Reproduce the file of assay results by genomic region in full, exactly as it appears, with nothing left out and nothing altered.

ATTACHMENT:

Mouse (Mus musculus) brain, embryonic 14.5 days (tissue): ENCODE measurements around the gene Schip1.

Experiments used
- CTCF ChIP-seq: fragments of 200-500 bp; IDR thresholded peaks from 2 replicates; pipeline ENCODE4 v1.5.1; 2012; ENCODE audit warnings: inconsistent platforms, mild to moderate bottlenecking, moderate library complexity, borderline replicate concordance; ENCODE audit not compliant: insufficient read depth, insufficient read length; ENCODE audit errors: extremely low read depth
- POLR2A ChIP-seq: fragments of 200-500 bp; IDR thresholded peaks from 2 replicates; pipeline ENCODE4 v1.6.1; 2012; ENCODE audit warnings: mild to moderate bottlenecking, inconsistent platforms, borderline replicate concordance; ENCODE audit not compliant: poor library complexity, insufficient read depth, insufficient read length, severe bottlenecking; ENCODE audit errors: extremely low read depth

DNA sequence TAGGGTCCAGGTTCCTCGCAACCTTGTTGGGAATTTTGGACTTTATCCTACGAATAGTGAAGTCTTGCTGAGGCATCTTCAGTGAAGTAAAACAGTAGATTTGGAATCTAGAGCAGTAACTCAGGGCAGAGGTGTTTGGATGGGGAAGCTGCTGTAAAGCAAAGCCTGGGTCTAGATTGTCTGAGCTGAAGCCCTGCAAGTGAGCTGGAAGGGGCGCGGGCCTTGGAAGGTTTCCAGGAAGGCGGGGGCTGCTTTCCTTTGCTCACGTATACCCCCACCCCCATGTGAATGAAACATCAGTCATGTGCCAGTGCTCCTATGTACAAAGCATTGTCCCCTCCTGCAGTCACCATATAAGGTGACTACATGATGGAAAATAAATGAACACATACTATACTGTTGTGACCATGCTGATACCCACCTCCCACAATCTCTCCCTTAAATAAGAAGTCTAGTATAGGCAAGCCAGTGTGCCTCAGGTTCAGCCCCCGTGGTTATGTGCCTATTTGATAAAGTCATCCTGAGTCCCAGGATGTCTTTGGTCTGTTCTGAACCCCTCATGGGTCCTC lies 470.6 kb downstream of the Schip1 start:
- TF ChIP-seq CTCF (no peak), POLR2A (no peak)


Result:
Mouse (Mus musculus) brain, embryonic 14.5 days (tissue): ENCODE measurements around the gene Schip1.

Experiments used
- CTCF ChIP-seq: fragments of 200-500 bp; IDR thresholded peaks from 2 replicates; pipeline ENCODE4 v1.5.1; 2012; ENCODE audit warnings: inconsistent platforms, mild to moderate bottlenecking, moderate library complexity, borderline replicate concordance; ENCODE audit not compliant: insufficient read depth, insufficient read length; ENCODE audit errors: extremely low read depth
- POLR2A ChIP-seq: fragments of 200-500 bp; IDR thresholded peaks from 2 replicates; pipeline ENCODE4 v1.6.1; 2012; ENCODE audit warnings: mild to moderate bottlenecking, inconsistent platforms, borderline replicate concordance; ENCODE audit not compliant: poor library complexity, insufficient read depth, insufficient read length, severe bottlenecking; ENCODE audit errors: extremely low read depth

DNA sequence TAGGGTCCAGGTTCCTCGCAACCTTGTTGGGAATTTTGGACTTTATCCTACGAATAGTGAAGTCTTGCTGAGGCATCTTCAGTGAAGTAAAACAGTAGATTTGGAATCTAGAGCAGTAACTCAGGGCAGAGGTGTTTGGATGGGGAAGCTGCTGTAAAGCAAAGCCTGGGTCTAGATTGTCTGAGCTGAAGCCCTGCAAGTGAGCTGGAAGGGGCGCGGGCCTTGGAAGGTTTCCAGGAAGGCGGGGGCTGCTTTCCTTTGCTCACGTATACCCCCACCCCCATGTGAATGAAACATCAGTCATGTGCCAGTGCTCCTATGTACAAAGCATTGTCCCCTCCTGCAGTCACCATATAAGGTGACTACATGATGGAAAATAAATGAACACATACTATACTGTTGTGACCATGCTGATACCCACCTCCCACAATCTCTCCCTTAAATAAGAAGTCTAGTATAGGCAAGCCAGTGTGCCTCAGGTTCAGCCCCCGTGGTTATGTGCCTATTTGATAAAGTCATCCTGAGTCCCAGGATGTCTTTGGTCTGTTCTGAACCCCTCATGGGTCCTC lies 470.6 kb downstream of the Schip1 start:
- TF ChIP-seq CTCF (no peak), POLR2A (no peak)